• Causal Engines

What is your SaaS Business Worth Part 2: Understanding the macro landscape while looking at SaaS

“Price is what you pay, value is what you get.” - Warren Buffett

It’s easy to get caught up in the asset, and to some extent, you should. But once you are convinced on the micro it is vital to take a step back and look at the macro. The macro-environment can result in multiple expansion, sometimes far beyond what is wise to pay for a particular software asset. Here is the Emerging Cloud or Bessemer SaaS Index. Let’s try to understand this performance.

There are many reasons the Bessemer SaaS Index steeply outperformed the major U.S. indices over the last four years. The primary factor, however, is multiple expansion, which rings true.

SaaS multiples are at an all-time high. Let’s take a look and see what your market favorites are trading at:

Equity Value / TTM Revenue Shopify: 72x

Snowflake: 170x

Zoom: 145x

TradeDesk: 49x

Source: Yahoo Finance

We refer to Jamin’s article and see that this trend has continued for the last several years.

Let’s take a step back and figure out what happened. In the summer of 2019, with the face of slowing global economic growth, the Fed cut interest rates and began buying tons of treasuries. This resulted in increased borrowing and ample liquidity in the financial markets. Without strong returns available in bonds, those dollars have needed somewhere to go.

Then, COVID-19 hit where global trade hit the floor. As unemployment rose during 2020, the United States took several actions to stimulate the economy. The Fed made significant bond purchases and promised to keep interest rates at or near 0% for the next decade while the federal government continued to print money through stimulus checks and forgivable business loans. This influx of liquidity combined with cheap borrowing and further foreign investment creates the framework for high valuations as investors look to the equity markets for higher returns rather than low-yielding fixed-income assets.

Since SaaS businesses could conduct operations remotely just as well as in person, technology was a logical bet for investors. Moreover, companies like Zoom and DoorDash experienced exceptional user growth because of the pandemic, which also bolstered valuations.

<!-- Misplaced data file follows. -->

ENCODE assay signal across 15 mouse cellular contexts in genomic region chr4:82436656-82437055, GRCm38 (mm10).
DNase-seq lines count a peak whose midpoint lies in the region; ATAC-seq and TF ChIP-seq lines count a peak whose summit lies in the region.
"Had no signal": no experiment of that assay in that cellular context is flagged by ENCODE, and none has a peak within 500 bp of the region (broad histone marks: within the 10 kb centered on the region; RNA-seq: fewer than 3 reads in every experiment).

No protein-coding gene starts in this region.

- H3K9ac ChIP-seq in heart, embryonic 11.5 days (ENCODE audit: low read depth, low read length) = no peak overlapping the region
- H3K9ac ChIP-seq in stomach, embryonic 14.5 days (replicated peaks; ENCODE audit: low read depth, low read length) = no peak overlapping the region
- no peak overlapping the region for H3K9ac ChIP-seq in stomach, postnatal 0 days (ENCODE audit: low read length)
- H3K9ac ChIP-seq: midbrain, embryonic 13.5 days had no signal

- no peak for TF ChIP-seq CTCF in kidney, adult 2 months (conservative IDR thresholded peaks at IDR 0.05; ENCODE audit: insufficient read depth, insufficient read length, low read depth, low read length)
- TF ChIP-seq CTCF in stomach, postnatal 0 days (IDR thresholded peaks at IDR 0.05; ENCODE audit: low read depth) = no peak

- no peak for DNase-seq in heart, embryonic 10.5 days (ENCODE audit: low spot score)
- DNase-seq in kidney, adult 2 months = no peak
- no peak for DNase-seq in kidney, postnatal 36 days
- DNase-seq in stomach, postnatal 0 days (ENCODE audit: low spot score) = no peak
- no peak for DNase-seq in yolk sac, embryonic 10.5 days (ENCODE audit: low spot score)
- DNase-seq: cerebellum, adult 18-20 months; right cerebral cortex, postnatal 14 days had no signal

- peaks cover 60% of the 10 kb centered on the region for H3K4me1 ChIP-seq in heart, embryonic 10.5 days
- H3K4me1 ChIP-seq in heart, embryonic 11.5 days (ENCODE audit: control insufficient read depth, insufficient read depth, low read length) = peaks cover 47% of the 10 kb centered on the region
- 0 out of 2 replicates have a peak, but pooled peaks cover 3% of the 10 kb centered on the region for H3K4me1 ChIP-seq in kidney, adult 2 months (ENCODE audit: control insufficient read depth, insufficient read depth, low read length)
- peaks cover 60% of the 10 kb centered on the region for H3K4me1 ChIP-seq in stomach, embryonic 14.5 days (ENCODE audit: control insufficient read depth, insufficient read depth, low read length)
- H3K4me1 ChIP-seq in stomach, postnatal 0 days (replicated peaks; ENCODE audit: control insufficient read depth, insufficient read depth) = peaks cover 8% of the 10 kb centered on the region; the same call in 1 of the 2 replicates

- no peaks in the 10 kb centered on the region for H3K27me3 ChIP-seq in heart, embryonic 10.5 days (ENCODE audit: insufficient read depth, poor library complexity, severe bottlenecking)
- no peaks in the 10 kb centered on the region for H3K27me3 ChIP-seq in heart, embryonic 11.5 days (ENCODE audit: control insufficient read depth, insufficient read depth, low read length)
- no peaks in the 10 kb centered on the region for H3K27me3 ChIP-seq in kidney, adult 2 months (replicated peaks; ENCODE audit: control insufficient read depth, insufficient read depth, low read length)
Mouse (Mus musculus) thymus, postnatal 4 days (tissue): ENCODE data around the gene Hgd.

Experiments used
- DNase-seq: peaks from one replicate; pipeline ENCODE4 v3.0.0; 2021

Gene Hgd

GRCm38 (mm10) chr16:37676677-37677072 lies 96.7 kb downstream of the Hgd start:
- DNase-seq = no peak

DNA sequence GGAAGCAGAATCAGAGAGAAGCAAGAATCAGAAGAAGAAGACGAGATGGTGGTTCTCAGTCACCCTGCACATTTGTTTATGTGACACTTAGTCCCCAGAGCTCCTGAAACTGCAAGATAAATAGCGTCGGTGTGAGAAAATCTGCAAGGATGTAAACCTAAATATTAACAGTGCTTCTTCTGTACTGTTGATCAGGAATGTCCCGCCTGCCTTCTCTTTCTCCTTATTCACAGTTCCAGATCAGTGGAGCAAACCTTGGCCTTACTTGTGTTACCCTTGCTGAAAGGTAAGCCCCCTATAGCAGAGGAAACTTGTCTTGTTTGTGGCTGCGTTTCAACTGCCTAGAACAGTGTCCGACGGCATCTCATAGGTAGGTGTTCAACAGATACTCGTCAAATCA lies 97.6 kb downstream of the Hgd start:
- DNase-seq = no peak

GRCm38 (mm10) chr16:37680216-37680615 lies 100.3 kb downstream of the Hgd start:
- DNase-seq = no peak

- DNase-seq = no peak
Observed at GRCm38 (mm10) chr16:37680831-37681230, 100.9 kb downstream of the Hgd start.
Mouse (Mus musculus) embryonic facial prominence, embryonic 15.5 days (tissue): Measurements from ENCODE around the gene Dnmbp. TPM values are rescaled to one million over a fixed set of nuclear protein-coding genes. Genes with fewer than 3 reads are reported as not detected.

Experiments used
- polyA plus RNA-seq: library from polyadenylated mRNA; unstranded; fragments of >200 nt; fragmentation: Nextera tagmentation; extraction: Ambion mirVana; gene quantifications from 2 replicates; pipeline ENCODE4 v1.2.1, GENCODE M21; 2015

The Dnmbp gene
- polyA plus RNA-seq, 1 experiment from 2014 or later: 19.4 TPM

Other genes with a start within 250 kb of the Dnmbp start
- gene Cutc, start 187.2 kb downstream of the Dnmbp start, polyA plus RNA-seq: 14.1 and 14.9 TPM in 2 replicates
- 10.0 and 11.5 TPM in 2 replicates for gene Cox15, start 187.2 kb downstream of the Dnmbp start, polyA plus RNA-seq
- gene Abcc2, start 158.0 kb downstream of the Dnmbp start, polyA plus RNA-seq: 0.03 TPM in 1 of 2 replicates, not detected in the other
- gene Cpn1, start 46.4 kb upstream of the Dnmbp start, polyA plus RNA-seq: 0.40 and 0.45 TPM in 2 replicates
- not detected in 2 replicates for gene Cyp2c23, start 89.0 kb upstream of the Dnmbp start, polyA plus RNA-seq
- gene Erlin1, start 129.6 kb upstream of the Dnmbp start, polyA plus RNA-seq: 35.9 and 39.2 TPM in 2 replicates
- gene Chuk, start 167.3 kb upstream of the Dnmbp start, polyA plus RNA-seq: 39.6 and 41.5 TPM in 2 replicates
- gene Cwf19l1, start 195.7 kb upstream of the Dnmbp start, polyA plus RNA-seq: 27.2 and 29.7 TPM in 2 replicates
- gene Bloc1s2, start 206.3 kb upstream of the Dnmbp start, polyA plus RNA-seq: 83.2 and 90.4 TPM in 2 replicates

This has a ripple effect on private market valuations. Some companies are now getting 50-100x revenue multiples on $10M+ of recurring revenue. Given what the private market is seeing in the public market, these numbers don’t seem insane, if one were to assume that the broader trend continues. Private market valuations will continue to be high as long as the public markets can support these revenue multiples.

The question now remains, in this context, what is a SaaS business worth? The answer comes down to your view on the macro environment and what happens to revenue multiples. If you continue to believe that revenues multiples will expand and quantitative easing is just beginning, it might make sense to continue paying up or assuming the SaaS business you own is worth a high multiple. However, if you don’t believe that, then caution is warranted. You probably have to construct a sensitivity analysis (probably should be doing this anyway!) to understand what your company is worth under different scenarios. The only true point to understand here is whenever you are making a business valuation, you are in fact making two predictions:

A. What is the asset truly worth based on revenues, profit, growth, and cash-flows B. How does the macro environment for software evolve Given these two tools, we hope you are able to choose successfully!

This article is a collaboration between Archit Bhise, Sebastian Duluc, and Grant Sobczak.

We would like to thank Lyn Alden and Jamin Ball for their inspiration.